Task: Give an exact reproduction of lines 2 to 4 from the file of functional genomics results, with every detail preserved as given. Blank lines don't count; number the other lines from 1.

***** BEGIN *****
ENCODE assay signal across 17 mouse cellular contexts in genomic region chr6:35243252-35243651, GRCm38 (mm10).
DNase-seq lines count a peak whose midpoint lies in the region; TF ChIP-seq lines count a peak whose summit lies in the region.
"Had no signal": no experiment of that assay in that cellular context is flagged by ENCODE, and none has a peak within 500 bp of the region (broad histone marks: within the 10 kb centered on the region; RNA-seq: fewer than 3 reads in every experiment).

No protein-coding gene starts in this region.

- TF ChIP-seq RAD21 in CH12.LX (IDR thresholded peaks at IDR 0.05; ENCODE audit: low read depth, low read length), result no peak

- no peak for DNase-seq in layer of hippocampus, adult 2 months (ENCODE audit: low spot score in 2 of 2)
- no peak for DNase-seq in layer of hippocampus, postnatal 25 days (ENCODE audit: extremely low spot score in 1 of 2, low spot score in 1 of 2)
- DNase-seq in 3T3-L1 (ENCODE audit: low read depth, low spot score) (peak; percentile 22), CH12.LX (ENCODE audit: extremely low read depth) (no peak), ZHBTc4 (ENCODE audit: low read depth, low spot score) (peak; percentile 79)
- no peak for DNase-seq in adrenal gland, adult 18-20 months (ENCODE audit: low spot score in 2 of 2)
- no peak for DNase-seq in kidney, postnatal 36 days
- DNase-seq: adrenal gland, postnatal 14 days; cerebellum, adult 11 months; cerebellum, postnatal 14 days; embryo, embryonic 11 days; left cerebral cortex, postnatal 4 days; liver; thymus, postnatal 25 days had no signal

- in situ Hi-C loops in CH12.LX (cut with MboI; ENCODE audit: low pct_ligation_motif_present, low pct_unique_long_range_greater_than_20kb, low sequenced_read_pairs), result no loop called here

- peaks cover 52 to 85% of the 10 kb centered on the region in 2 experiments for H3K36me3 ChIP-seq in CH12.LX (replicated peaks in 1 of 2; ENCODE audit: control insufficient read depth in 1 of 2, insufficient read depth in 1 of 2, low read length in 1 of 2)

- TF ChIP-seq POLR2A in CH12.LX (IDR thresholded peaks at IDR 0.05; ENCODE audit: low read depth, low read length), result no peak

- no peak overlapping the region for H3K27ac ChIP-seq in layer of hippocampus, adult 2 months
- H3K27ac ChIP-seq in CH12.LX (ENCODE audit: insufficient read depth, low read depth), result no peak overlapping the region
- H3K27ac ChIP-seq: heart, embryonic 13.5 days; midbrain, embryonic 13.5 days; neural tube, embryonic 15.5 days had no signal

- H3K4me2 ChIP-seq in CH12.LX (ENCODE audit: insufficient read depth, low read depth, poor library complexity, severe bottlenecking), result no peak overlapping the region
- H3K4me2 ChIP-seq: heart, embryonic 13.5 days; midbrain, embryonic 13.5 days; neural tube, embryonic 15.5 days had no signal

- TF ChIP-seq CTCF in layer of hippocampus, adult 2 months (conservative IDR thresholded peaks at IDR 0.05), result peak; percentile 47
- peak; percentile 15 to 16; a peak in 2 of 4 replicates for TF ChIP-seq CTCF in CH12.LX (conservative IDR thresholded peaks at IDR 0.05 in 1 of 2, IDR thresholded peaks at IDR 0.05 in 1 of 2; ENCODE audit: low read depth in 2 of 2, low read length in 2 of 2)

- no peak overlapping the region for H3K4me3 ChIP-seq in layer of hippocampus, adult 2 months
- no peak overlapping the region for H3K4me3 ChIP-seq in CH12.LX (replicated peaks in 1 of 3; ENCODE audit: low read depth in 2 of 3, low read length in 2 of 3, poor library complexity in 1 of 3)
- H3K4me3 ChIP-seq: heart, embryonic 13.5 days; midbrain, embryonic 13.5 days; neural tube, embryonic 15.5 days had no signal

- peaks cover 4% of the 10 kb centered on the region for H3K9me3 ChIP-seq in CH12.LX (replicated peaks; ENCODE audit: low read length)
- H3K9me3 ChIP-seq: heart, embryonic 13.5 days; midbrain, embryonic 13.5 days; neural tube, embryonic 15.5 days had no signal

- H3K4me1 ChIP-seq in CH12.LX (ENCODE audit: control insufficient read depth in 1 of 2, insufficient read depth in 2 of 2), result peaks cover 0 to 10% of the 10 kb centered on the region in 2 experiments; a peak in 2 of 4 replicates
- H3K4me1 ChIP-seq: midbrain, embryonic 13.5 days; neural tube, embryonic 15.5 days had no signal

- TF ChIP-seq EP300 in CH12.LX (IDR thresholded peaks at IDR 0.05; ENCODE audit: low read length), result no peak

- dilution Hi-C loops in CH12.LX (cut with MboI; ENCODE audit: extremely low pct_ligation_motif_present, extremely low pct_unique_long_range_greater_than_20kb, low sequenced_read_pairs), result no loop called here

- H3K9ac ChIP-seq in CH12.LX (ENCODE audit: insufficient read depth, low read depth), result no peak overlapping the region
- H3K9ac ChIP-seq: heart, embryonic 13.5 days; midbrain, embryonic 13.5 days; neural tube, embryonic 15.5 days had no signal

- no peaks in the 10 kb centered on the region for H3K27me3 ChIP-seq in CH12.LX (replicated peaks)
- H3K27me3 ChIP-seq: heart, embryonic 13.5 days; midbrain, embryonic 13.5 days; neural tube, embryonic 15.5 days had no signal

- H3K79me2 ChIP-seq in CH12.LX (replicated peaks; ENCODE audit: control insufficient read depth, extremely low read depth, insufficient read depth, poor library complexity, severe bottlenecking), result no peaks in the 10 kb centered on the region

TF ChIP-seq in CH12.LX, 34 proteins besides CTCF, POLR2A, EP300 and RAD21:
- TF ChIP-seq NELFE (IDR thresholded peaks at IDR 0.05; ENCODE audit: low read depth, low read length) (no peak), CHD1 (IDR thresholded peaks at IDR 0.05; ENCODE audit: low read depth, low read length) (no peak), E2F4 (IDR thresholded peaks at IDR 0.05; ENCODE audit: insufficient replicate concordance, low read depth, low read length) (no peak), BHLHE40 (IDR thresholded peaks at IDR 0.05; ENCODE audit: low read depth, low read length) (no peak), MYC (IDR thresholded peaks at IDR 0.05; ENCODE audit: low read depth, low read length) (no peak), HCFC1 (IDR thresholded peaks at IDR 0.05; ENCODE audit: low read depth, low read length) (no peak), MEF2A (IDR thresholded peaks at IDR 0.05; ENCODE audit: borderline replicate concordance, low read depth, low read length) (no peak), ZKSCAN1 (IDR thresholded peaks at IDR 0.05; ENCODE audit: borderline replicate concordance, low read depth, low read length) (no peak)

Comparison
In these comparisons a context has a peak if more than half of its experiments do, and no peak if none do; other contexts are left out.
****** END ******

DNase-seq lines count a peak whose midpoint lies in the region; TF ChIP-seq lines count a peak whose summit lies in the region.
"Had no signal": no experiment of that assay in that cellular context is flagged by ENCODE, and none has a peak within 500 bp of the region (broad histone marks: within the 10 kb centered on the region; RNA-seq: fewer than 3 reads in every experiment).

No protein-coding gene starts in this region.